Feeding frenzy

Today’s guest picture is another from Venetia’s adventures in the Highlands.  She went out on a boat and saw these bottle nosed dolphins disporting themselves.

bottle nosed dolphins

I had another quiet morning with high quality idling only interrupted by the need to mow the middle lawn and the desire to capture the continuing beauty of the peonies as they develop.


More roses are arriving too.

Lilian Austin and Rosa Complicata
Lilian Austin and Rosa Complicata

Mrs Tootlepedal has some Alchemilla growing under the espalier apples and it is another of those fairly dull looking flowers until you peer more closely.


The garden is full of sparrows and there were always a handful round the feeder when I looked out of the kitchen window.


They got a bit impatient from time to time and didn’t necessarily wait for the a perch to become clear before getting a seed.


It was a grey but dry and reasonably warm day and after lunch Sandy came round by arrangement, as we were planning a walk.  He had realised though that he had forgotten that it was his day to refill the Moorland Feeders and so instead of walking, we drove up to the feeding station and did the job.

We decided that a short sit in the hide might be a good way to spend some time and settled down to see what arrived on the feeders.

The short sit stretched out to an hour and we had plenty to entertain us.

It started with a pheasant.


…and continued with a steady stream of siskins.


There are a good number of woodpeckers in the surrounding woods and there were never less than three to be seen today, often chasing each other around the tree trunks.

The clouds were fairly thick so it wasn’t the best day for taking pictures of birds at a distance but the woodpeckers are irresistible.

A woodpecker pecking wood

I spotted a jay but the arrival of a minibus with a group of nature loving children in it caused the bird to fly off.  Luckily the children went away on a bug hunt and the sharp eyed Sandy noticed that the jay had retuned.


The children came back to the hide so Sandy and I drove off homewards.  We were brought to a sudden halt a few hundred yards down the road by the sight of a very large fungus on an oak tree.

oak fungus

My fungus book says that this might be an example of Laetioporus sulphureous and says it is edible.  Indeed if it is Laetioporus sulphureous, it is also known as the ‘chicken of the woods’.  It was certainly big enough to provide a meal for a large family but I would have to have a lot more knowledge before I would risk eating it.

It was very striking, especially growing on the trunk of an oak tree in full leaf.

fungus on oak tree

The leaves of the tree were covered with a sticky substance so I don’t know whether the appearance of the fungus is a sign of illness in the tree.

We drove on and decided to have a shorter version of our original planned walk.  This took us up through a beautiful oak wood and then back down Jenny Noble’s Gill.  It is a favourite walk for both Sandy and me…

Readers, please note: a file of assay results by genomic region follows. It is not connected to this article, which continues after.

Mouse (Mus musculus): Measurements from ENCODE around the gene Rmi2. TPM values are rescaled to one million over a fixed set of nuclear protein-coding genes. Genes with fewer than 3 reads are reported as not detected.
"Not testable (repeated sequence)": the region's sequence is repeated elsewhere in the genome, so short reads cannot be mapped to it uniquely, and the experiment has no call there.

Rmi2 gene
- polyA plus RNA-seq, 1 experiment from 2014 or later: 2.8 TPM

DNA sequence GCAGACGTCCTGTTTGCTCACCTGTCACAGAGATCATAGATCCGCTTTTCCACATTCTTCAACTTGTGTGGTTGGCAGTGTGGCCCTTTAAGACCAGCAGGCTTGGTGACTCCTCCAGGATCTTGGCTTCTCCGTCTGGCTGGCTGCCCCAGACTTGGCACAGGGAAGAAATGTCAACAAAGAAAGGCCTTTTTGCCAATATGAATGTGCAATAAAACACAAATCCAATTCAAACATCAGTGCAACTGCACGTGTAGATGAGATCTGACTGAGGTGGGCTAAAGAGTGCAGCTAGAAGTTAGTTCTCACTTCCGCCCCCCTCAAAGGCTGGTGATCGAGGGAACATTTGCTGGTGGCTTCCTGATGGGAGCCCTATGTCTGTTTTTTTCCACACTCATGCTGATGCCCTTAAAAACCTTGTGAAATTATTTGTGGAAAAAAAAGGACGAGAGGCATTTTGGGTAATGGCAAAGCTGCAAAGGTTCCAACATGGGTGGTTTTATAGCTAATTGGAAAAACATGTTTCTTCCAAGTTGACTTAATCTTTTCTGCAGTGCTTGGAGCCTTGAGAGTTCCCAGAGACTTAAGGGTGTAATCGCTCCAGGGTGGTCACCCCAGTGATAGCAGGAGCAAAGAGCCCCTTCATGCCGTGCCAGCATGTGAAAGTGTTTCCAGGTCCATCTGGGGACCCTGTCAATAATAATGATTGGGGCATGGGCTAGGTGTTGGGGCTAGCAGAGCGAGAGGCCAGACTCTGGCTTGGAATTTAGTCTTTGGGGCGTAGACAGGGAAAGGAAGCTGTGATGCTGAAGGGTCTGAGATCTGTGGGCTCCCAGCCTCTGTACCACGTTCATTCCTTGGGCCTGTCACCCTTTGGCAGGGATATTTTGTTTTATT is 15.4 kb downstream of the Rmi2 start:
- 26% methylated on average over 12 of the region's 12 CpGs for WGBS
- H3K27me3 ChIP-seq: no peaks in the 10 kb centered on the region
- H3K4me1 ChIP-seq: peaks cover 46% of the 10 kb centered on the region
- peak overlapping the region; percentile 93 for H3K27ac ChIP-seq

Oak wood

…and it is not hard to see why.

The bracken is just coming out and the tips of the plants were very decorative.



We kept our eyes open for interesting things and I noticed another sort of fungus while Sandy spotted a beetle on a leaf…

fungus and beetle

…but it was hard to take your eyes of the oak trees themselves.


Our route took us across an old railway line and I used the black and white capability of the Lumix to take this picture of one of the old stiles which walkers had to use in days gone by.


We walked through the open gate today.  Between the birds at the feeder and the bracken among the oaks, we reckoned that we had spent the afternoon very well.

In the evening, Susan kindly drove me down to Carlisle for a meeting of our recorder group and we puffed away merrily when we got there.

The flying bird of the day is the jay.

flying jay



Published by tootlepedal

Cyclist, retired teacher, curmudgeon, keen amateur photographer.

26 thoughts on “Feeding frenzy

  1. When you and Sandy go off together you always find interesting things.
    That does look like chicken of the woods, which isn’t common in spring. The fungus grows on live or dead oaks and causes a brown heart rot, so if you see it on a live oak it won’t be alive for long, I’m afraid. The fruiting bodies that are in your photo appear long after the actual fungus has invaded the tree.

  2. A very beautiful walk with many interesting things to see. I like the stile for getting over fencing. I don’t know if they have such groups where you are, but sometimes the local mycological societies offer mushroom walks. Oregon has native truffles, and I have that tour on my bucket list.

    The birds at the feeders do look a bit impatient to get seed.

  3. I remember going over stiles like that while walking in Scotland in 1975. I found them fascinating and photographed different sorts.

    I like that you and Sandy both have an eye for details.

Leave a Reply

Fill in your details below or click an icon to log in:

WordPress.com Logo

You are commenting using your WordPress.com account. Log Out /  Change )

Twitter picture

You are commenting using your Twitter account. Log Out /  Change )

Facebook photo

You are commenting using your Facebook account. Log Out /  Change )

Connecting to %s

This site uses Akismet to reduce spam. Learn how your comment data is processed.

%d bloggers like this: